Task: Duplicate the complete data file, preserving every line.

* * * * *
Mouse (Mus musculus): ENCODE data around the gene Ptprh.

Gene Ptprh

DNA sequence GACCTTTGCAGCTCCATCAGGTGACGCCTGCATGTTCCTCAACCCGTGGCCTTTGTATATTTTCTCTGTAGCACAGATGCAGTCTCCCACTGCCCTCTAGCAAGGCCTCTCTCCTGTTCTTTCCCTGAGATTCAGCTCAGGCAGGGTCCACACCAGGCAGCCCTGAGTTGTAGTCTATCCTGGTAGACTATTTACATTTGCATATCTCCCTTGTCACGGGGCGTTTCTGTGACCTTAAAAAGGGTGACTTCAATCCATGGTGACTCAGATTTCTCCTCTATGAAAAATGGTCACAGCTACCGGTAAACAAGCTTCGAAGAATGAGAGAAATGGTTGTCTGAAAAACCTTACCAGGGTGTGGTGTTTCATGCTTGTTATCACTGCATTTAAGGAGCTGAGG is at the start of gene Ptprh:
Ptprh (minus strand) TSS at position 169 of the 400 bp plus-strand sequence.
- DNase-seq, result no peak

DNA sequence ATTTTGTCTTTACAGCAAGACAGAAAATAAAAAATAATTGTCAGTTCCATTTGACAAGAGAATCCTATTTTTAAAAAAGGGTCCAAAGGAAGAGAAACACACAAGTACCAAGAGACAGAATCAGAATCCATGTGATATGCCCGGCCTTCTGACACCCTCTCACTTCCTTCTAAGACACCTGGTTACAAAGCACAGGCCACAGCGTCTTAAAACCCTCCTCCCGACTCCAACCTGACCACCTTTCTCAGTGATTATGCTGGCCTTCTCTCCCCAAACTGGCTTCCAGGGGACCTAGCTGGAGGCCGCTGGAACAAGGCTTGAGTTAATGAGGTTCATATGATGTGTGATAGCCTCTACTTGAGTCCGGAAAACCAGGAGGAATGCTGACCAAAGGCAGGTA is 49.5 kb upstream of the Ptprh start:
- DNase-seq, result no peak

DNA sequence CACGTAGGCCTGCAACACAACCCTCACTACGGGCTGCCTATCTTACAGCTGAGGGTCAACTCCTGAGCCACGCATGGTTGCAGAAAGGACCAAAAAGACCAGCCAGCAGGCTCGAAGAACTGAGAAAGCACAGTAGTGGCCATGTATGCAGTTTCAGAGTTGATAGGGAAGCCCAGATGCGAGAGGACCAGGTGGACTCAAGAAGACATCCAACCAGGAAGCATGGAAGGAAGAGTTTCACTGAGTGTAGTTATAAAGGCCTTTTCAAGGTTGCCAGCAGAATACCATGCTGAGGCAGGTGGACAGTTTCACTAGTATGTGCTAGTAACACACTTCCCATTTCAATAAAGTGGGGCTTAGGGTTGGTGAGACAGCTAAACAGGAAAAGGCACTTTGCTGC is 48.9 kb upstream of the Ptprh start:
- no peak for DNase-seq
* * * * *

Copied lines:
Mouse (Mus musculus): ENCODE data around the gene Ptprh.

Gene Ptprh

DNA sequence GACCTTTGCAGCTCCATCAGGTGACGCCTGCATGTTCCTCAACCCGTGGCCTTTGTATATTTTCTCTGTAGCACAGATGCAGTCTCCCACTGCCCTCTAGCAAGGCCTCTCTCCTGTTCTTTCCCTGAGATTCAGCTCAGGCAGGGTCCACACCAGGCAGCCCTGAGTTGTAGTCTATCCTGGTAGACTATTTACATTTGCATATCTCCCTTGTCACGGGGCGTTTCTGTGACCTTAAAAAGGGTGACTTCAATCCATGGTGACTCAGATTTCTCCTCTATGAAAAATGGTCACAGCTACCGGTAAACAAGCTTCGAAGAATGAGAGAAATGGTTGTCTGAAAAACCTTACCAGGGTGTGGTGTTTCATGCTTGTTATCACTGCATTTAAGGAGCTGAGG is at the start of gene Ptprh:
Ptprh (minus strand) TSS at position 169 of the 400 bp plus-strand sequence.
- DNase-seq, result no peak

DNA sequence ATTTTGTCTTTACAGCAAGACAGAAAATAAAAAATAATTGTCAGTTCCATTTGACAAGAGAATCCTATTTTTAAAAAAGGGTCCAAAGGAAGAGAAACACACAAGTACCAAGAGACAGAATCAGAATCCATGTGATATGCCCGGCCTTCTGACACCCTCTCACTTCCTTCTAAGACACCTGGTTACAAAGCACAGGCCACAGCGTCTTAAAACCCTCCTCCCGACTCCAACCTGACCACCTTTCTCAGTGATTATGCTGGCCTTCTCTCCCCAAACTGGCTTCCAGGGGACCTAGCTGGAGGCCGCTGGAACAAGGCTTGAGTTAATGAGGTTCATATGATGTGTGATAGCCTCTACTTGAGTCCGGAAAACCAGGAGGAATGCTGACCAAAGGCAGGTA is 49.5 kb upstream of the Ptprh start:
- DNase-seq, result no peak

DNA sequence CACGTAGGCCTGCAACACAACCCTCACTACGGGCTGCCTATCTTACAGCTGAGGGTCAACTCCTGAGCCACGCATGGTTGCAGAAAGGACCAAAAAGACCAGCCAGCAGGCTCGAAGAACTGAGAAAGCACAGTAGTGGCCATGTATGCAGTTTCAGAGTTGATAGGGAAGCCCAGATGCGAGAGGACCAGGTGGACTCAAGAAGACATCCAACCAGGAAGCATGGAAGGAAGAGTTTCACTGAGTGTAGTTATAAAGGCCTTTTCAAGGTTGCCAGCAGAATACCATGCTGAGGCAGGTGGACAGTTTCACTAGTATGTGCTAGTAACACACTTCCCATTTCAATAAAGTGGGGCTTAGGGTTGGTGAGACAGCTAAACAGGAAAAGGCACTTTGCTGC is 48.9 kb upstream of the Ptprh start:
- no peak for DNase-seq